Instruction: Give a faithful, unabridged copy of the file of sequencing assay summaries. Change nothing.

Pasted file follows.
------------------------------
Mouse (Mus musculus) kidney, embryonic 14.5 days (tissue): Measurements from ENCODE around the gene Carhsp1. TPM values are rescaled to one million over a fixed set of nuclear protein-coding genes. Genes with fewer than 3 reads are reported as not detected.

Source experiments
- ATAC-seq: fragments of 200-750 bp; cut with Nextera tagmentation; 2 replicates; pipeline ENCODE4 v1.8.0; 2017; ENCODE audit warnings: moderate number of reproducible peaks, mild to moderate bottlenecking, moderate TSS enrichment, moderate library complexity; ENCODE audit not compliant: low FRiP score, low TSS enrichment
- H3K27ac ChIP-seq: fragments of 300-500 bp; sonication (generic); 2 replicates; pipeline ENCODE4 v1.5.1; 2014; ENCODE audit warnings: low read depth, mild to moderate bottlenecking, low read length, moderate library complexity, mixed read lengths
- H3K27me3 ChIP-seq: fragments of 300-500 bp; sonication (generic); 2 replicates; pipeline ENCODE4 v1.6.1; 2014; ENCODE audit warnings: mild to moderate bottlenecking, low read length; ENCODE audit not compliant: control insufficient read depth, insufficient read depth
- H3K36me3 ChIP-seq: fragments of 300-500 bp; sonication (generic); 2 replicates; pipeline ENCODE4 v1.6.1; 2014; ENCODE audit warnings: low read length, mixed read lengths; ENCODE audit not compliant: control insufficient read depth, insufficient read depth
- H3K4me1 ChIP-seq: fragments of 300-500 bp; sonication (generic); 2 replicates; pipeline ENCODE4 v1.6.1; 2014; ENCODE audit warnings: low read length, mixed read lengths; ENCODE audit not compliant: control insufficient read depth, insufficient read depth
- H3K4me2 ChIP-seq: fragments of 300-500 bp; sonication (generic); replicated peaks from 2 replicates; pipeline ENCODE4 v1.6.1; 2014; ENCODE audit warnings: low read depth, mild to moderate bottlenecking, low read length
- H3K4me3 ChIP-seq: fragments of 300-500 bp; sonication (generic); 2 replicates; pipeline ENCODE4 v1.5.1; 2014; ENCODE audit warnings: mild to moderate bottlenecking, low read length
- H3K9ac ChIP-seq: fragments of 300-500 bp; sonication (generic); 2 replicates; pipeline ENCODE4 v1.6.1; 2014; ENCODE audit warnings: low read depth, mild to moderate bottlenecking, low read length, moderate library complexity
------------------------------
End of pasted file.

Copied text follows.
Mouse (Mus musculus) kidney, embryonic 14.5 days (tissue): Measurements from ENCODE around the gene Carhsp1. TPM values are rescaled to one million over a fixed set of nuclear protein-coding genes. Genes with fewer than 3 reads are reported as not detected.

Source experiments
- ATAC-seq: fragments of 200-750 bp; cut with Nextera tagmentation; 2 replicates; pipeline ENCODE4 v1.8.0; 2017; ENCODE audit warnings: moderate number of reproducible peaks, mild to moderate bottlenecking, moderate TSS enrichment, moderate library complexity; ENCODE audit not compliant: low FRiP score, low TSS enrichment
- H3K27ac ChIP-seq: fragments of 300-500 bp; sonication (generic); 2 replicates; pipeline ENCODE4 v1.5.1; 2014; ENCODE audit warnings: low read depth, mild to moderate bottlenecking, low read length, moderate library complexity, mixed read lengths
- H3K27me3 ChIP-seq: fragments of 300-500 bp; sonication (generic); 2 replicates; pipeline ENCODE4 v1.6.1; 2014; ENCODE audit warnings: mild to moderate bottlenecking, low read length; ENCODE audit not compliant: control insufficient read depth, insufficient read depth
- H3K36me3 ChIP-seq: fragments of 300-500 bp; sonication (generic); 2 replicates; pipeline ENCODE4 v1.6.1; 2014; ENCODE audit warnings: low read length, mixed read lengths; ENCODE audit not compliant: control insufficient read depth, insufficient read depth
- H3K4me1 ChIP-seq: fragments of 300-500 bp; sonication (generic); 2 replicates; pipeline ENCODE4 v1.6.1; 2014; ENCODE audit warnings: low read length, mixed read lengths; ENCODE audit not compliant: control insufficient read depth, insufficient read depth
- H3K4me2 ChIP-seq: fragments of 300-500 bp; sonication (generic); replicated peaks from 2 replicates; pipeline ENCODE4 v1.6.1; 2014; ENCODE audit warnings: low read depth, mild to moderate bottlenecking, low read length
- H3K4me3 ChIP-seq: fragments of 300-500 bp; sonication (generic); 2 replicates; pipeline ENCODE4 v1.5.1; 2014; ENCODE audit warnings: mild to moderate bottlenecking, low read length
- H3K9ac ChIP-seq: fragments of 300-500 bp; sonication (generic); 2 replicates; pipeline ENCODE4 v1.6.1; 2014; ENCODE audit warnings: low read depth, mild to moderate bottlenecking, low read length, moderate library complexity